Highlighting the Which One Doesn’t Belong? Shapes Posters by Christopher Danielson
You may have heard of the “Which One Doesn’t Belong?” routine. You may even own Christopher Danielson’s Which One Doesn’t Belong? Teacher’s bundle, which comes with a student book, projectable images, and a teacher’s guide. But did you know Christopher Danielson also created a set of eight brilliant and beautiful Which One Doesn’t Belong? posters?
Better Shape Posters
As Christopher wrote himself, “Most of the shapes posters available to teachers are very very bad. (Seriously…go ahead and do a quick image search on shapes posters….I’ll wait.) Everything is in standard orientation; the triangles are mostly equilateral; the rectangles never are, and on and on.”
The Which One Doesn’t Belong? posters, on the other hand, couldn’t be more different. These posters “are mathematically correct, and they also give everyone in the room something to think about. Why is there a square on the rectangle poster? Is a heart a shape? What about a spiral? Does a curve have to be curvy? Does biggest count as a property? These are the kinds of questions I meant these posters to elicit, while still serving the noble purpose of being a visual reference for important geometry vocabulary.”
The posters are designed to engage learners of all ages and include questions such as:
- Which polygon doesn’t belong?
- Which curve doesn’t belong?
- Which hexagon doesn’t belong?
- Which rectangle doesn’t belong?
- Which shape doesn’t belong?
- Which square doesn’t belong?
- Which triangle doesn’t belong?
- Which rhombus doesn’t belong?
Posters that Spark Conversation
Unlike traditional math posters that may hang around collecting dust, the Which One Doesn’t Belong? posters are designed to be talked about!
Third grade teacher Janaki Nagarajan wrote a blog about using the Which One Doesn’t Belong? posters in her classroom. She displayed one poster each week and made space for kids to talk and write about them. “I had no idea what was going to happen – I gave no verbal directions (only vaguely pointing out we had something “new” in our classroom). It took a couple days, but students did start to engage.”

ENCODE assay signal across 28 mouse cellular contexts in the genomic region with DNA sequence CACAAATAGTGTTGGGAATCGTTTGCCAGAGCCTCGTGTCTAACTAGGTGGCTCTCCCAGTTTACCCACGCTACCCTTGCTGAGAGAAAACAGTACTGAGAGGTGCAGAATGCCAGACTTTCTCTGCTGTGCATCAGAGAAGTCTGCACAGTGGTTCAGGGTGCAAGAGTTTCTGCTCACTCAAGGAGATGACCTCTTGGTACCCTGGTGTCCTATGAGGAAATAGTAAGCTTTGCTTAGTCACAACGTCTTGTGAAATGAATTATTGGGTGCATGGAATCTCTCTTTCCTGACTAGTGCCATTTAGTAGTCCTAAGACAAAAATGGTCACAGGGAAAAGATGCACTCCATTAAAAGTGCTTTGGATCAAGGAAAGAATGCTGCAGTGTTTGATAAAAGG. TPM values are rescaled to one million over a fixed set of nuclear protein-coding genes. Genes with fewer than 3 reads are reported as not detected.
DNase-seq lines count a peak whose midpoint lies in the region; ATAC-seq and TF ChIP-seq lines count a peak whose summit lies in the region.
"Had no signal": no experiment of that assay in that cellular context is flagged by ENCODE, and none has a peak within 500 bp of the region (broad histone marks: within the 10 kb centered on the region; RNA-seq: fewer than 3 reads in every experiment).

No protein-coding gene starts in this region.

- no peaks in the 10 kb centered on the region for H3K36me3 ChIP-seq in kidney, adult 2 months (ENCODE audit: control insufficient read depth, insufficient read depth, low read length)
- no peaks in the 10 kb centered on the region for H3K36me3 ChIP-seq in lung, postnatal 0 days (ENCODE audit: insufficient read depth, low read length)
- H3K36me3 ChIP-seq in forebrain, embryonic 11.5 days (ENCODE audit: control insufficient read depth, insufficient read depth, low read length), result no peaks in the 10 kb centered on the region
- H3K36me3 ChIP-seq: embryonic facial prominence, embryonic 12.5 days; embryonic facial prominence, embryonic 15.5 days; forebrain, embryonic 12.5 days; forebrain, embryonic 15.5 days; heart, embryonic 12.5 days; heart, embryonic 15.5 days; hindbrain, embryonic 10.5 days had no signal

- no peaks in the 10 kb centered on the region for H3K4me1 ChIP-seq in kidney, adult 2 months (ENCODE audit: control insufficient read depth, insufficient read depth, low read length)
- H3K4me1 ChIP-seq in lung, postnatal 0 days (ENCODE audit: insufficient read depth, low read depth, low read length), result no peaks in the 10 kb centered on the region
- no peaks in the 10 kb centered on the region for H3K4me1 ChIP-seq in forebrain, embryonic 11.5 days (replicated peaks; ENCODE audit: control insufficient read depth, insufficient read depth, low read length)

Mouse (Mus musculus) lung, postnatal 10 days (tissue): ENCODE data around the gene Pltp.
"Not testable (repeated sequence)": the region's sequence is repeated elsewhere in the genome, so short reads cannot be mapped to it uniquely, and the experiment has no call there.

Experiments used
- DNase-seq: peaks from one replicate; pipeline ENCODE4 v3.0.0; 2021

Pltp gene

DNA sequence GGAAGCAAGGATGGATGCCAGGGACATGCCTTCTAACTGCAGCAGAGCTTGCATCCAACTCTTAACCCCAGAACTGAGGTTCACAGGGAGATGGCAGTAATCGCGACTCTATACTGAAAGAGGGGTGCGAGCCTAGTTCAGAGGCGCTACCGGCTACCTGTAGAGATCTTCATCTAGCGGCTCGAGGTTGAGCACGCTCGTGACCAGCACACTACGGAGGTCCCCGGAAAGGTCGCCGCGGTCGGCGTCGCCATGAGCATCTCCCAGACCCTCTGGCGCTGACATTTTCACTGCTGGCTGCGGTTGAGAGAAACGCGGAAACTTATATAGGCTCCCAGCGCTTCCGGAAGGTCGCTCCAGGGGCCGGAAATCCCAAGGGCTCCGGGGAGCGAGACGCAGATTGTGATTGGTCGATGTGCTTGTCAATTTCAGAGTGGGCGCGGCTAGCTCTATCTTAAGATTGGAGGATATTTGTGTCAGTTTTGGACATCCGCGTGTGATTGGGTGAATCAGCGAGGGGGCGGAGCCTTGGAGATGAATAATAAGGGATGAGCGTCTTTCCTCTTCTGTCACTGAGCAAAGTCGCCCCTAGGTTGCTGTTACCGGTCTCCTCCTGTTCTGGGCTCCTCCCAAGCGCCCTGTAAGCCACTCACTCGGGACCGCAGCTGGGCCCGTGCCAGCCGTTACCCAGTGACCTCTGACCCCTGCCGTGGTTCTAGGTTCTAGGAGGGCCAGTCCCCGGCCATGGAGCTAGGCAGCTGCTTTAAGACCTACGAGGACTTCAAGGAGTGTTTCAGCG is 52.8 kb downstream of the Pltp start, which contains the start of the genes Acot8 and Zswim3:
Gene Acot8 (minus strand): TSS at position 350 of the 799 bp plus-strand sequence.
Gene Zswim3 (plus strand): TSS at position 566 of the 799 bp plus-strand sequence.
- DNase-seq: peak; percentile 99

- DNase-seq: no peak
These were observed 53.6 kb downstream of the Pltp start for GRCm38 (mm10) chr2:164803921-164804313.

Before long, students were using the posters to develop a shared definition of a polygon and talking with one another about what made the various triangles on the triangle poster similar to and different from one another.
Making Space for Shape Posters
Innovative teachers all over have found different ways of displaying and asking students to interact with their Which One Doesn’t Belong? posters. Some teachers laminate them and pull them out one by one, giving time for kids to focus on and talk about each poster. Other schools frame and display them all in a common area such as the front office, a hallway, or above a water fountain. We’ve even heard of teachers putting them in a classroom bathroom (“Hey, if they’re going to be in there anyway, they might as well ponder some math!”).
You can check out more ways that folks are displaying and engaging with Which One Doesn’t Belong? posters using the hashtag #WODBPosters on Twitter.
And today, in celebration of all the teachers and students starting their school year with Which One Doesn’t Belong? we’re giving away a download of the “Which triangle doesn’t belong? poster and a section of the teacher’s booklet that comes with the posters. Check it out and let us know how you’ll use it in your school!
Wherever your posters end up, they are sure to spark conversation, lively debate, and joy for a beautiful question with so many “right” answers.
Until next time, may your Monday be mathematically marvelous!